I had a few drinks before I knew I was pregnant – will this be a problem?

In Australia, this is one of the biggest causes of pregnant women being exposed to alcohol, and therefore their children being at risk of FASD. According to the Australian Institute of Health and Welfare (2014) 50–60% of Australian women consume some alcohol while pregnant, often before they realise that they have conceived.

Increased education for health professionals is critical to ensure that they are giving patients the correct advice. There is no known safe limit of alcohol exposure and therefore women who are sexually active with a male partner and consuming alcohol should ensure that they are using reliable and effective birth control. We do know that there is a dose-response relationship between alcohol exposure and a FASD outcome. Therefore, stopping alcohol immediately is critical if a pregnancy is discovered unexpectedly. 

We don’t know what causes FASD to develop in some prenatally exposed babies. We have no way of predicting the outcome, or preventing it. However, we can ensure that women have the opportunity to experience healthy, well-informed, supported, alcohol-free pregnancy in a community which knows and understands alcohol risks.

 

I thought FASD was caused when women who are heavy drinkers became pregnant. 

This is one of the common myths about FASD. Increasingly, as FASD is better understood and recognised, many parents may come to the realisation that their child’s difficulties may have resulted from alcohol exposure during the pregnancy. A 2015 article published by Chasnoff et. al. in the journal Pediatrics, confirmed that 86.5% of the sample study of youth with FASD had never been previously diagnosed or had been misdiagnosed, often with ADHD and other disorders.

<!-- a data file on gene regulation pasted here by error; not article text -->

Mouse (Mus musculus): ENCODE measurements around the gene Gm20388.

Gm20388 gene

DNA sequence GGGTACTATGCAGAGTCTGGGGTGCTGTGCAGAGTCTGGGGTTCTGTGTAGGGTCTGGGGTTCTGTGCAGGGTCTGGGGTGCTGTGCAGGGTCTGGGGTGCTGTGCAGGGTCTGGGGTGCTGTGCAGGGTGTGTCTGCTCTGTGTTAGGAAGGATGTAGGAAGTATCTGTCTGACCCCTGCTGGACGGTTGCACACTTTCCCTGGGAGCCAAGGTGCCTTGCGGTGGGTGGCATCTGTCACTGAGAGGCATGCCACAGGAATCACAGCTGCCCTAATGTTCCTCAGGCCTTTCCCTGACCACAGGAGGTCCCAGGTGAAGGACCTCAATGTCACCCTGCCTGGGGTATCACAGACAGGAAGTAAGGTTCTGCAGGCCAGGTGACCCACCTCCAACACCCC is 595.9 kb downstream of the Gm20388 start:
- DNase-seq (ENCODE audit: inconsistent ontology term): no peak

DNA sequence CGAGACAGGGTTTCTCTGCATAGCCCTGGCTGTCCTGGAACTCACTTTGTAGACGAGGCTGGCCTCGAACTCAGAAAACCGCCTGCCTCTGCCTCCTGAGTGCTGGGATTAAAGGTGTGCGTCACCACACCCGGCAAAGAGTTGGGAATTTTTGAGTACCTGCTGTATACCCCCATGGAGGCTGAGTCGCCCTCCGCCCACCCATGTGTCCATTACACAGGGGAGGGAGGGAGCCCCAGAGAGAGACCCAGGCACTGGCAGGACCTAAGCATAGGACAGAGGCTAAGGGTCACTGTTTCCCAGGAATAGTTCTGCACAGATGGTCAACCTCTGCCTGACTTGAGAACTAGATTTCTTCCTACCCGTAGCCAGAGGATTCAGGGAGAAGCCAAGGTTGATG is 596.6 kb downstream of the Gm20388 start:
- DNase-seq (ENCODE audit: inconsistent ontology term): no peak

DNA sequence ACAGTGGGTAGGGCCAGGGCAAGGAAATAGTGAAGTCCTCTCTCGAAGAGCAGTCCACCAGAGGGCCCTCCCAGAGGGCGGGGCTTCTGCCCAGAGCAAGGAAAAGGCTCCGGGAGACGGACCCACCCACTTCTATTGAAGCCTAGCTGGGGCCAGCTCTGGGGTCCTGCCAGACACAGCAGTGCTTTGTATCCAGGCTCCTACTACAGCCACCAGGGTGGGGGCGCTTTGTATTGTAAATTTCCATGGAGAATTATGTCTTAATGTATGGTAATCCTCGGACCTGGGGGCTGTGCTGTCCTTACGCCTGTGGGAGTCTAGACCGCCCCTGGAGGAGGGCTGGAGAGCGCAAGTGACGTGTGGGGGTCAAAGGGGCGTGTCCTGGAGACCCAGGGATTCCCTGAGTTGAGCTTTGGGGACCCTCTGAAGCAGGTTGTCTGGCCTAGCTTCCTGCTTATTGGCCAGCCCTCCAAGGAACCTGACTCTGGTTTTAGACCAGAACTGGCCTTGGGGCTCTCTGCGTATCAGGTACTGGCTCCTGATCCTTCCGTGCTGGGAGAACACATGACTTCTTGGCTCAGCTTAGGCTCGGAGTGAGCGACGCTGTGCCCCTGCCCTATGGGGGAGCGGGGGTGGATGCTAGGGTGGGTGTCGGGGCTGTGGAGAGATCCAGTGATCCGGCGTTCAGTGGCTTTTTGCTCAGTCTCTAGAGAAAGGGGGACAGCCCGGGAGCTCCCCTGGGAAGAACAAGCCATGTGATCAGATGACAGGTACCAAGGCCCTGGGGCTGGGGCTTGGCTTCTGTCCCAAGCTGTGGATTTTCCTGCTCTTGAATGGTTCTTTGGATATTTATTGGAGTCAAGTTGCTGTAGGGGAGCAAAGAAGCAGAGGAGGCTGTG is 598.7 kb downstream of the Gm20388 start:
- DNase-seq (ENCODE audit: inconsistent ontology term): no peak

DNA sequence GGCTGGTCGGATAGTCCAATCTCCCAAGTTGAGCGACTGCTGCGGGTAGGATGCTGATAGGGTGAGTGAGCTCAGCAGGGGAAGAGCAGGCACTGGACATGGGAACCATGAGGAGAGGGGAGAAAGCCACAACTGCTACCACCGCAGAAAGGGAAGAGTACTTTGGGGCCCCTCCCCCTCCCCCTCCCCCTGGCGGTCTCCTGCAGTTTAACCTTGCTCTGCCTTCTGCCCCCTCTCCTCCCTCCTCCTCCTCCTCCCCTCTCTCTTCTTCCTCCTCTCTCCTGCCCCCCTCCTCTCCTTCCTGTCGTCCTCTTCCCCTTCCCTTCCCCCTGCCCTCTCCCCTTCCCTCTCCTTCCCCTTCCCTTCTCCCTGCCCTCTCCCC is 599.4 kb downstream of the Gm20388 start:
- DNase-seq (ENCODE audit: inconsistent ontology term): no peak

For children who have been prenatally exposed, early diagnosis and intervention will be life changing. FASD cannot be “cured” but recognition and support are critical.

 

I don’t know anyone with FASD. Why is there so much discussion about it? 

FASD is a hidden disability. It was first described as Fetal Alcohol Syndrome (FAS) and was based on the similar facial features exhibited by the children of women with an alcohol use disorder. 

Later research determined that FASD is a spectrum and less than 20% of those affected have the known visible and consistent facial features. The remainder of those affected can be diagnosed but the presence of FASD is often recognised first by their behaviours. Typically, it is assumed that the affected individual is choosing to behave badly. However, it is actually prenatal alcohol exposure which has affected behaviour, capacity to learn, memory skills, ability to transfer information and learning, ability to predict consequences, ability to understand language and other communication difficulties. In short – many of the essential living skills which enable neurotypical growth and development. 

Studies in mainstream populations in the US and Canada point to conservative estimates that between 2 and 5 % of the population is affected by FASD, with higher numbers evident in at-risk communities. We don’t know how much FASD there is present in mainstream Australia – it hasn’t been researched. 

 


Finally, a message from the CEO of the NOFASD organisation:

 

Australia needs to be serious about pregnancy warning labels on packaged alcoholic beverages. It would be impossible to find another product which causes such harm and is sold so widely and freely without a clear warning. Mandatory labels are needed. 

For further information on Fetal Alcohol Spectrum Disorder and Alcohol Exposed Pregnancy go to NOFASD Australia’s website at https://www.nofasd.org.au 

Louise Gray

Chief Executive Officer

NOFASD Australia

18 March 2020